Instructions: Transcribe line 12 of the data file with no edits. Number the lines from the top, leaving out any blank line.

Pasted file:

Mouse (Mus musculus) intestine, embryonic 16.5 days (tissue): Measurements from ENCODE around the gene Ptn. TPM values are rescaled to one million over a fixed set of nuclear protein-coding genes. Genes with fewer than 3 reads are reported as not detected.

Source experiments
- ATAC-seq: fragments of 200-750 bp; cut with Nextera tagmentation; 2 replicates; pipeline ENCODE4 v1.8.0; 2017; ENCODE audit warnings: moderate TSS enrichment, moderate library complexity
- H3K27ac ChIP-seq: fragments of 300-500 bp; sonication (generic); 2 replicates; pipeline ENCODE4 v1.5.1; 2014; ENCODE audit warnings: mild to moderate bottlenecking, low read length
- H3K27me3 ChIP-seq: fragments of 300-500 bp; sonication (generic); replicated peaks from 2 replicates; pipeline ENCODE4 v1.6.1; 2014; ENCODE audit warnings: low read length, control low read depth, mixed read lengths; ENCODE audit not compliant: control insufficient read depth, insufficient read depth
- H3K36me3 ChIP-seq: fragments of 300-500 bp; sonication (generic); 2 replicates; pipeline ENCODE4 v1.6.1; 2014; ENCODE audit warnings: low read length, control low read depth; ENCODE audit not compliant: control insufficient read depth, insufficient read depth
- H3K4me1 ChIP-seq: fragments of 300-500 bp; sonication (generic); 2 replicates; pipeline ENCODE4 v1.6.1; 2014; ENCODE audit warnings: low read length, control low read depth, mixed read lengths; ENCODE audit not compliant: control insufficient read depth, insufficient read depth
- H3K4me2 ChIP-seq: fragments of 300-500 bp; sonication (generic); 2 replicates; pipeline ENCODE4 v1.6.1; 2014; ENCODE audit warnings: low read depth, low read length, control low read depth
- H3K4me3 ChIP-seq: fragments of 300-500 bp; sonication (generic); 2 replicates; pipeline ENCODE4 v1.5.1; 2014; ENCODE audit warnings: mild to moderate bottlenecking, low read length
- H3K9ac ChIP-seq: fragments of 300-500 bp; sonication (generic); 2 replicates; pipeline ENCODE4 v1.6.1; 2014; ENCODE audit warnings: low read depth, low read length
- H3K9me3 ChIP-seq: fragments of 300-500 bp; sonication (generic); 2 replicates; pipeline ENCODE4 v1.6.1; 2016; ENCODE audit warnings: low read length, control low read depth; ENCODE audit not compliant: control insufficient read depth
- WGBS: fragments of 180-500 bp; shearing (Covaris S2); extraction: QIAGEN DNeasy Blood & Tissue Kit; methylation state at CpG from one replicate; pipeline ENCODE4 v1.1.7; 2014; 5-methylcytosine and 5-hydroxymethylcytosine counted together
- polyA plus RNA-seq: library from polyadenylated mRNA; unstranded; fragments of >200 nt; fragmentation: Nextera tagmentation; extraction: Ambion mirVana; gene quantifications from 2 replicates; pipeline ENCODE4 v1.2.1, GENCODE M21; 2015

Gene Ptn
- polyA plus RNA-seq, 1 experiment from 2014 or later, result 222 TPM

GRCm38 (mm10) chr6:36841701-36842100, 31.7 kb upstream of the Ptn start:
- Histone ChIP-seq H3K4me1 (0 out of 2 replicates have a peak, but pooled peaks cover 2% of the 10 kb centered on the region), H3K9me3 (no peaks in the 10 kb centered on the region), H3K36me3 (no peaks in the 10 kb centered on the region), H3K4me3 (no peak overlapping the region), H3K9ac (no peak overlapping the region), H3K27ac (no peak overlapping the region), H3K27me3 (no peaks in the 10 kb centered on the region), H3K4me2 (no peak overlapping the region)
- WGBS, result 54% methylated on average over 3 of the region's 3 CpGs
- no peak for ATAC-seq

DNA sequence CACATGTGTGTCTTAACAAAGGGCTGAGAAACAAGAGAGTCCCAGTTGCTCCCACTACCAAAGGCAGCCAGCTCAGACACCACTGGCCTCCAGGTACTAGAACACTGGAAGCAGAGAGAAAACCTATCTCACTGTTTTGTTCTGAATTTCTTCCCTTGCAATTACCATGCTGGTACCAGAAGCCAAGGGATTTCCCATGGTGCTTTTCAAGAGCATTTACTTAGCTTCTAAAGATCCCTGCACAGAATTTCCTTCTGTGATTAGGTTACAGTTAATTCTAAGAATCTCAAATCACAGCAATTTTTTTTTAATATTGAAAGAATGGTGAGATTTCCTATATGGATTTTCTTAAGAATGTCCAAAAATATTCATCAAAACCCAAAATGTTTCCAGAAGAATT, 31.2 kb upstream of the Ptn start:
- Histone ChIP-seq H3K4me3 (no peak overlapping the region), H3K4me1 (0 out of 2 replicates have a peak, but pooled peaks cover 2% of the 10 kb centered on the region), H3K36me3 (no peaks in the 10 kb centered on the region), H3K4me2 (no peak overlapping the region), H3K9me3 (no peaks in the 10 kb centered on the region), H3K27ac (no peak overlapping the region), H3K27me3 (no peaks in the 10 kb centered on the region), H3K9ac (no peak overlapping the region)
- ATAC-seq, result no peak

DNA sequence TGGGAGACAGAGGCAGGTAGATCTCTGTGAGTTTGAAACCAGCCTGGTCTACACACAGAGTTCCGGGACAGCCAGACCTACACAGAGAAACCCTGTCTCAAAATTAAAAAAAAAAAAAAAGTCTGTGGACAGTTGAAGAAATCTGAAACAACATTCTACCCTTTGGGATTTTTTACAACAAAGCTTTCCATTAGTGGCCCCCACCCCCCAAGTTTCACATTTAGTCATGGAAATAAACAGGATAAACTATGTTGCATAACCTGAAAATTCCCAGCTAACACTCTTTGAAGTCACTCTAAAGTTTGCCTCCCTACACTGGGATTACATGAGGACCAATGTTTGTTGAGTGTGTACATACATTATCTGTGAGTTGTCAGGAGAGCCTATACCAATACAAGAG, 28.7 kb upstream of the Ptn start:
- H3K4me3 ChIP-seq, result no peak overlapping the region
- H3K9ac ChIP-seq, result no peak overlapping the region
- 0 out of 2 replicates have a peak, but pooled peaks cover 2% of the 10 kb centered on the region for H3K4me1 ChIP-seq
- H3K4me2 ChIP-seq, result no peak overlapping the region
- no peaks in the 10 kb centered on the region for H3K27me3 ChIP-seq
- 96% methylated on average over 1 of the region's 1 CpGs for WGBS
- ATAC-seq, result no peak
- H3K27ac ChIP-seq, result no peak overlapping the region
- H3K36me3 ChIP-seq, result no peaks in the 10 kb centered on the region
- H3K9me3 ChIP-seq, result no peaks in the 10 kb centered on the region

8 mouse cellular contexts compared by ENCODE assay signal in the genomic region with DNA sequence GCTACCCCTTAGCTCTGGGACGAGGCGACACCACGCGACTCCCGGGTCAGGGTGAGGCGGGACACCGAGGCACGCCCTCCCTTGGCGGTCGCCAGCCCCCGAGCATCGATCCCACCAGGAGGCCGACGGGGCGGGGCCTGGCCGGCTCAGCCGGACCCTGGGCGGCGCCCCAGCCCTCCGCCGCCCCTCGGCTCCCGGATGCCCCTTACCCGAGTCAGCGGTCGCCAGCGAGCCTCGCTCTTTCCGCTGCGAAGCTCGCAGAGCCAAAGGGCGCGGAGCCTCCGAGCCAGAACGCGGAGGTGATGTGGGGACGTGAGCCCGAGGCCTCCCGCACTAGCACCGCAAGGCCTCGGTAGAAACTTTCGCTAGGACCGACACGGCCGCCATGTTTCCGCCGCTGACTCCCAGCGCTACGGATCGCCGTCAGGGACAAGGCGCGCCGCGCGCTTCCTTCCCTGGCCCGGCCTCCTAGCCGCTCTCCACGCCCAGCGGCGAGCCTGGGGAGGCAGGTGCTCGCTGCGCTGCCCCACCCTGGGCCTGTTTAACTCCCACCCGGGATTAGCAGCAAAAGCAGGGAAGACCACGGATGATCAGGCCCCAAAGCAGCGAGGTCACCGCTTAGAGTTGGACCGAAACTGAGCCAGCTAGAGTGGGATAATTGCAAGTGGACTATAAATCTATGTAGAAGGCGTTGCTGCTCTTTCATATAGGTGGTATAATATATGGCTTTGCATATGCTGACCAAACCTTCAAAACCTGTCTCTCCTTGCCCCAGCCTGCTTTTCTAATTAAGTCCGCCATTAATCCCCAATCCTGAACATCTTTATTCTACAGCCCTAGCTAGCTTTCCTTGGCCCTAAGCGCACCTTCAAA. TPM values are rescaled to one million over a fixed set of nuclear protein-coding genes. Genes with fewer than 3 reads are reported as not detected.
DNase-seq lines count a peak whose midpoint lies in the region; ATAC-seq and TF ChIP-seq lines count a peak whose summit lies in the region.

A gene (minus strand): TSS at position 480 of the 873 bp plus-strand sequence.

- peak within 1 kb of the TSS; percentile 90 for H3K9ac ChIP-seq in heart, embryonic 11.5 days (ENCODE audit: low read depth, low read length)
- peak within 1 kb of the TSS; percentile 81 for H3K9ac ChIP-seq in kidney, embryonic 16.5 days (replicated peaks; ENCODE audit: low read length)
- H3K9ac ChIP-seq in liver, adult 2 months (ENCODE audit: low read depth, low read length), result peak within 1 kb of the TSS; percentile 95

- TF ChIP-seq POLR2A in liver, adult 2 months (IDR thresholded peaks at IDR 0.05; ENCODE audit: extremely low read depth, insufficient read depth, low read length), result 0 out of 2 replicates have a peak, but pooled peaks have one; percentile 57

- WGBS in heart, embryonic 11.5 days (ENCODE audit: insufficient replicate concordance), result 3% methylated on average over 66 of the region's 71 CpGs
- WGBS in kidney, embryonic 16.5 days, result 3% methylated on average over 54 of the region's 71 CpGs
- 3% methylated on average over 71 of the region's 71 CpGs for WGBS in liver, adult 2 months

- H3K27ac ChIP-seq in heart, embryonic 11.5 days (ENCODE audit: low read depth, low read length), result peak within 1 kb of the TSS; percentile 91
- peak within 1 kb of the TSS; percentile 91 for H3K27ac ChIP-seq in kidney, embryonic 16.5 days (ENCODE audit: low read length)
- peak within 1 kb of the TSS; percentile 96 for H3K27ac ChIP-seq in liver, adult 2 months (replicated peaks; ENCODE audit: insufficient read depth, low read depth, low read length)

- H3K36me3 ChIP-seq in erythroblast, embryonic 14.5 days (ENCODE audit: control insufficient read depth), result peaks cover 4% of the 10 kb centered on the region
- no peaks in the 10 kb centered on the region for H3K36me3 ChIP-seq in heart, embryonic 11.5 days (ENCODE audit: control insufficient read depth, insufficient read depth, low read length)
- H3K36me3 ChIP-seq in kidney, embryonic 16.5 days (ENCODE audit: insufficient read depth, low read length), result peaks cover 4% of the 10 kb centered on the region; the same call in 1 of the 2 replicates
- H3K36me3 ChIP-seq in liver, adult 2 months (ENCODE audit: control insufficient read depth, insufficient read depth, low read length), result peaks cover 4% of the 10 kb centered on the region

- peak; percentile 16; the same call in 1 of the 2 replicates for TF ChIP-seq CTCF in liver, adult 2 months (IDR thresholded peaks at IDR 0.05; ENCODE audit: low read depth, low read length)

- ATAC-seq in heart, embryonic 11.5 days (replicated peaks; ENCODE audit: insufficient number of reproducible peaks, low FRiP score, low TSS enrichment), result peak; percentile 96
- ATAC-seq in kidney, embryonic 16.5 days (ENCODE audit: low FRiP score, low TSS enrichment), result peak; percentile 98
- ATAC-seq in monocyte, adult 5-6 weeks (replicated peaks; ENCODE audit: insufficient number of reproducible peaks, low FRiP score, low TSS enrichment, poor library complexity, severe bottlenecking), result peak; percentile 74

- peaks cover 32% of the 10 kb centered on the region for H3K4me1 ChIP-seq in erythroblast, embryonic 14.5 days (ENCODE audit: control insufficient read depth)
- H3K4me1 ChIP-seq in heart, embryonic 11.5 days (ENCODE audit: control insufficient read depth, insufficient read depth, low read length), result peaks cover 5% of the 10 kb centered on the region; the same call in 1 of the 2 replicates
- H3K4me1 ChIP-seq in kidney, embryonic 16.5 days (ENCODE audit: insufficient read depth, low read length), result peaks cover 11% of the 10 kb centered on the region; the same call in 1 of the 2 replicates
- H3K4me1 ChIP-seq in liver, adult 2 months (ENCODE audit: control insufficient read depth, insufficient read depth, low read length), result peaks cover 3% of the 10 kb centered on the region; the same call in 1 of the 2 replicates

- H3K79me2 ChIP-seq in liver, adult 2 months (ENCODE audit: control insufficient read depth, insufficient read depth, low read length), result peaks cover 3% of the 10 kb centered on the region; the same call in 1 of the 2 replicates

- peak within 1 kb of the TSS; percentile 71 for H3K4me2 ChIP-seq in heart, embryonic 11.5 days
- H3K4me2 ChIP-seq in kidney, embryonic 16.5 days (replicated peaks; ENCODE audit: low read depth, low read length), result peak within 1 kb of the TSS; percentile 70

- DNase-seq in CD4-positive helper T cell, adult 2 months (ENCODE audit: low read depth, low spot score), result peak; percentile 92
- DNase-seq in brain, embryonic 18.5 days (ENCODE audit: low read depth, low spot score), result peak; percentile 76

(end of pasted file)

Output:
- WGBS: fragments of 180-500 bp; shearing (Covaris S2); extraction: QIAGEN DNeasy Blood & Tissue Kit; methylation state at CpG from one replicate; pipeline ENCODE4 v1.1.7; 2014; 5-methylcytosine and 5-hydroxymethylcytosine counted together